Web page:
Sale (Cr.) Purchases (Cr.) Wages &Expenses
Rs. Rs. (Cr.) Rs.
November 2016 1,20,000 83,000 10,000
December 2016 1,28,000 96,000 10,000
January 2017 72,000 1,62,000 11,000
February 2017 1,16,000 1,64,000 10,000
March 2017 84,000 40,000 12,000

Given the following further information you are required to prepare a cash
Budget for the quarter January to March 2017, showing the budgeted amount
of bank facilities required, if any, in each month end:

a) Budgeted cash at bank on 1st January 2017 Rs. 20,000
b) Credit terms of sales are payment by the end of the month following the
month of supply. On average one half of sale are paid on due date, while
the other half are paid during the next month. Creditors a month
following the month of supply.
c) Wages and expenses are paid twice a month on 1st and 16 th respectively.

Answer: - Cash Budget for the period ending March, 2017

Particulars January February March


Opening balance 20,000 37,000 (35,000)

Collection from debtors 1,24,000 1,00,000 94,000

A. Total 1,44,000 1,37,000 59,000


Payments to creditors 96,000 1,62,000 1,64,000

Wages 11,000 10,000 12,000

B. Total 1,07,000 1,72,000 1,76,000

Closing balance (A-B) 37,000 (35,000) (1,17,000)

Overdraft needed Nil 35,000 1,17,000
Working Notes:

1. Collection from debtors

As given in the question, Credit terms of sales are payment by the end of the month following
the month of supply. On average one half of sale are paid on due date, while the other half are
paid during the next month.

January= 50% of November and 50% of December = (60,000 + 64,000) = 1, 24,000

February= 50% of December and 50% of January = (36,000 + 64,000) = 1, 00,000

March= 50% of January and 50% of February = (58,000 + 36,000) = 94,000

2. Payments to creditors

As given in the question, Creditors are paid during the month following the month of supply.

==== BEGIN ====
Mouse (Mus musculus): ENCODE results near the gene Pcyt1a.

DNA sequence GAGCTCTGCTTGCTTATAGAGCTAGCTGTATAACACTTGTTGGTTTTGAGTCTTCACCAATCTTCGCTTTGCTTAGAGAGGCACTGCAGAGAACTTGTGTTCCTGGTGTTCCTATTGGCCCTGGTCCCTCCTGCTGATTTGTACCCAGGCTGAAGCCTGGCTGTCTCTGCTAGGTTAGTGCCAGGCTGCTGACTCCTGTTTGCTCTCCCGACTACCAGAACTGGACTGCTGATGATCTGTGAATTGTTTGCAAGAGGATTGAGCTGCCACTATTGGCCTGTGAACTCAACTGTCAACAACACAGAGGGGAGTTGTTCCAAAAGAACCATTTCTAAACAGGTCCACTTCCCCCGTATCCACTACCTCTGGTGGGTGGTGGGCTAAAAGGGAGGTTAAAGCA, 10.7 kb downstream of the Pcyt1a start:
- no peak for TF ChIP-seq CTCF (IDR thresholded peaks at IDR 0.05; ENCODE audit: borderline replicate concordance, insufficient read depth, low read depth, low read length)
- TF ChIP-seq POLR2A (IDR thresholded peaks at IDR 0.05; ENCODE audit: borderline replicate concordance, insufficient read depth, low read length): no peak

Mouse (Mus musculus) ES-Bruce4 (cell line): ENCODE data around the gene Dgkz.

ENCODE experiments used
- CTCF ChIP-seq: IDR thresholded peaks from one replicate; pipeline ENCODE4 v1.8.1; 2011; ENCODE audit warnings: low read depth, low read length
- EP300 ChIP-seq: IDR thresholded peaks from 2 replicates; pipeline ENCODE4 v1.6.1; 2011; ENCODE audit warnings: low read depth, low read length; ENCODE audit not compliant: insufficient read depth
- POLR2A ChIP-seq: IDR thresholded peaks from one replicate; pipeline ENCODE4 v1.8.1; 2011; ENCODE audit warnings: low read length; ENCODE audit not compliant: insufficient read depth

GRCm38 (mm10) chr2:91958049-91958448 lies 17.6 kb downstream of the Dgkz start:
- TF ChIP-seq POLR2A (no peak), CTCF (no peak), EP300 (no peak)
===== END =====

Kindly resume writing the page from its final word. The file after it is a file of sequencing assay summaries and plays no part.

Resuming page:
January= Purchases of December = 96,000

February= Purchases of January = 1, 62,000

March= Purchases of February = 1, 64,000

3. Wages payment

According to the question, they are paying wages in the same month so we take amount of
wages of current months only i.e. January month wages are Rs.11, 000 so we consider
Rs.11,000 paid in January only.
Assignment Set -II

1 ton of material input yields standard output of 1, 00,000 units. The standard price
of material is Rs. 20 per kg. The actual quantity of material use is 10 tons and the
actual price paid is Rs. 21 per kg. Actual output obtained is 9, 00,000 units.
Compute Material Variances.
From the above find:
i) Material Cost Variance
ii) Material Price Variance
iii) Material Usage Variance

Answer: Computation of Material Variances
Budgeted (100000) Standard (900000) Actual (900000)
Ton Rate Amount Ton Rate Amount Ton Rate Amount
1 20 20 9 20 180 10 21 210

1. Material Cost Variance
It is the difference between the standard c0st 0f materials all0wed f0r the actual 0utput and
the actual c0st 0f materials used. It may be expressed as:

= standard c0st 0f materials – actual c0st 0f materials used
= 180-210
=30 (Adverse)

1. Material Price Variance
Under Material price variance, the price paid f0r materials is different fr0m the pre-
determined price. It is calculated by multiplying the actual quantity 0f materials used with the
difference between standard and actual prices. The f0rmula is :

Material Price Variance = (Standard Price – Actual Price) x Actual quantity used.
MPV = (SP – AP) AQ

= (Rs.20- Rs.21) * 10 t0ns

= 10 (Adverse)

2. Material Usage Variance
It is als0 kn0wn as material quantity variance 0r efficiency variance. It is that p0rti0n 0f
material c0st variance which measures the difference in material c0st arising fr0m higher 0r